The Aphasia Cafe is based at the Metrodome in Barnsley and hosts fortnightly sessions for its members.
The cafe was started in 2014 as a place where people suffering from the communication disability which occurs due to brain damage - sometimes but not always as a result of a stroke - could meet.
Having aphasia means that there can be issues with speech, including talking and understanding, reading and writing.
The idea for the cafe came from a focus group of people affected, and was overseen by speech and language therapist Emilie Verroken.
Since the first meeting, the group has more than doubled its attendance for the fortnightly cafes and hosts a stall in the Metrodome each year for Aphasia Awareness Month.
The cafe is run by volunteers and overseen by Emilie and her colleague Julie Williams, who is a speech and language therapy assistant. Some of the volunteers who help out at the sessions have also previously had aphasia or know someone who has had it.
“We tend to be more of a conversational group, because that’s what aphasia means it needs to be, but we do try to do something a little different,” said Julie.
“We sometimes have entertainment, art and have played bingo to get everyone together.
“All of June is Aphasia Awareness Month and we always try to run a stall and a tombola to help people find out about what the condition is.
“We felt there was a need for this cafe as there is nothing out there and once people are done with physio and other therapy then that’s it, so this is an extension of the help they received but is more social.”
The group is run from the cafe in the Metrodome so that those who attend can get accustomed to the noise after possibly undergoing speech sessions and therapy in a quieter atmosphere.
Julie added that it helps people who have been isolated due to aphasia.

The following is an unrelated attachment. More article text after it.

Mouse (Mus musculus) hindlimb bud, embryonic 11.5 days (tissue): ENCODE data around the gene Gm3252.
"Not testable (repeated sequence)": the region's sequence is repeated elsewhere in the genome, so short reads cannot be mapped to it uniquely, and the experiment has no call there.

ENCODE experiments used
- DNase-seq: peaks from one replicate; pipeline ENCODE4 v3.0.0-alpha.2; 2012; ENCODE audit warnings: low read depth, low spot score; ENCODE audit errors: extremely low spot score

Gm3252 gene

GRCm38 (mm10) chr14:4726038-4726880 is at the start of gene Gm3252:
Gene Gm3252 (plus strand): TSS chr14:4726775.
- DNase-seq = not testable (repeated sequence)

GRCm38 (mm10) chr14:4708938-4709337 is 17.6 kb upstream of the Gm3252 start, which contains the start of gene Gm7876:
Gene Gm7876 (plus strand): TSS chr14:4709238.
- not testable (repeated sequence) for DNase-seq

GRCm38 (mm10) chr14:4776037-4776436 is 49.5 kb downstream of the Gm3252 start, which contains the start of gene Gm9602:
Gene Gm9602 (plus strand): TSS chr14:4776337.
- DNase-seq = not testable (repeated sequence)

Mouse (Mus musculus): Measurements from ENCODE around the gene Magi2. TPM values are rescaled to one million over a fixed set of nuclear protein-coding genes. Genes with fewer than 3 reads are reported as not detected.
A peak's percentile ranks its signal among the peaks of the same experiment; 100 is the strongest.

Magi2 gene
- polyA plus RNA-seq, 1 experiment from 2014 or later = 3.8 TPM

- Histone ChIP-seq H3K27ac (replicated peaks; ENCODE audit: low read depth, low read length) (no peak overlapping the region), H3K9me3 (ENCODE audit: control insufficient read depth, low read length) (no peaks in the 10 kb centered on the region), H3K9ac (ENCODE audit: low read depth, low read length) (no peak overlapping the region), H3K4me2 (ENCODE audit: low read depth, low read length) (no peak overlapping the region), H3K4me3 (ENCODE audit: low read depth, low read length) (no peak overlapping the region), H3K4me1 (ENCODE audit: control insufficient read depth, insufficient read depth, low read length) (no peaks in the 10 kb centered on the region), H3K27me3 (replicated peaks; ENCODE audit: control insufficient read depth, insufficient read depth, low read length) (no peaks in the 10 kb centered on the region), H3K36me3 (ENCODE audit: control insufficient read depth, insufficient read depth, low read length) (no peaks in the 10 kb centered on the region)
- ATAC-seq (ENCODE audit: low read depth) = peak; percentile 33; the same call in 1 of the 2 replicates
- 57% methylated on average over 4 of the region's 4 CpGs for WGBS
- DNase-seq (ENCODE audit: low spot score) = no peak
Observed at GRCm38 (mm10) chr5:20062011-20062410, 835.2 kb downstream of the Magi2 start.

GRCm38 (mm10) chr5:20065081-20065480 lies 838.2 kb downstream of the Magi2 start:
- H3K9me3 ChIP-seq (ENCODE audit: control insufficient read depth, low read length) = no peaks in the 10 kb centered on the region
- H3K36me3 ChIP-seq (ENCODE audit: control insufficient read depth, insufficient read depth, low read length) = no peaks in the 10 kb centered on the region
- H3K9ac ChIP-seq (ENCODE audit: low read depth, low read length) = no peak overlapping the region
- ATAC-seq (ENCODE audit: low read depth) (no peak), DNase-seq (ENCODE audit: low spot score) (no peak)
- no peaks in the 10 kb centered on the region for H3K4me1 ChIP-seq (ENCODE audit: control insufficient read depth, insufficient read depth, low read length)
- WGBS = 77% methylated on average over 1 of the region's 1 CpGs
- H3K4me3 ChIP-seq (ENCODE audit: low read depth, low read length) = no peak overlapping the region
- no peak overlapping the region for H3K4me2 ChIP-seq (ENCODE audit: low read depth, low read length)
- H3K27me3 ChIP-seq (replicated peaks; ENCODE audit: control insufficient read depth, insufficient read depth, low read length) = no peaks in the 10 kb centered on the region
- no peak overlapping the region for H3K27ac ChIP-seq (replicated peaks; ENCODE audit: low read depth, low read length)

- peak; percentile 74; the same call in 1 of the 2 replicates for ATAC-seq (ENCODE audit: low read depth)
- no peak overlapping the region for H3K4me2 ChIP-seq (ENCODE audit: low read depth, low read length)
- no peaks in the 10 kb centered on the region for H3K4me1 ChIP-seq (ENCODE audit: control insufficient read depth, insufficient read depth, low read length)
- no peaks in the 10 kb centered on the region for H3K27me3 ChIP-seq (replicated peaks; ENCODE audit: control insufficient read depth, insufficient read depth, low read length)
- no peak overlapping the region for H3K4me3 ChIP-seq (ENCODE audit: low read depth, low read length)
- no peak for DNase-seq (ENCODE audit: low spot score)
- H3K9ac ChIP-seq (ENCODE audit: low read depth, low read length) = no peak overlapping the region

“It gets people used to others laughing and talking loudly. The Metrodome is a great place to hold the sessions.”
While the cafe is mainly for socialising, many members have benefited and some have even advanced in terms of aphasia; whether that is by understanding other people, by speaking or by writing.
Janet Rushton, who used to volunteer for the group and was from Royston but now lives in the town of Pickering, North Yorkshire, said she enjoyed the years volunteering at the cafe.
“I found out about the cafe through my church and now I’m retired I had a lot of time on my hands,” she said.
“The group helps encourage people to speak even if they find it difficult. Speech has improved for quite a lot of them.
“The group is also friendly. It supports everyone and the members support each other.
“There are some members who haven’t been out in quite a while because they feel embarrassed, but even going to the group is a great achievement.
“Sometimes it is quite difficult to define who has aphasia and who hasn’t.”
But the most important thing, according to Emilie, who organises the group, is that the aphasia cafe is a place to go for friendship and acceptance.
“The cafe is a project from NHS Barnsley speech and language therapy that we offer and people are seen for a block of therapy, but aphasia is an ongoing condition,” said Emilie.
Staying in touch with families and friends relies on communication.
“We realised we needed more support which could be long term. That is how the group came about.
“It’s a simple concept, we come, we drink tea or coffee and have a chat.
“It’s like meeting friends and we have volunteers as some members can’t get their words out. The volunteers are trained to know how to communicate and we engage everyone in conversation.”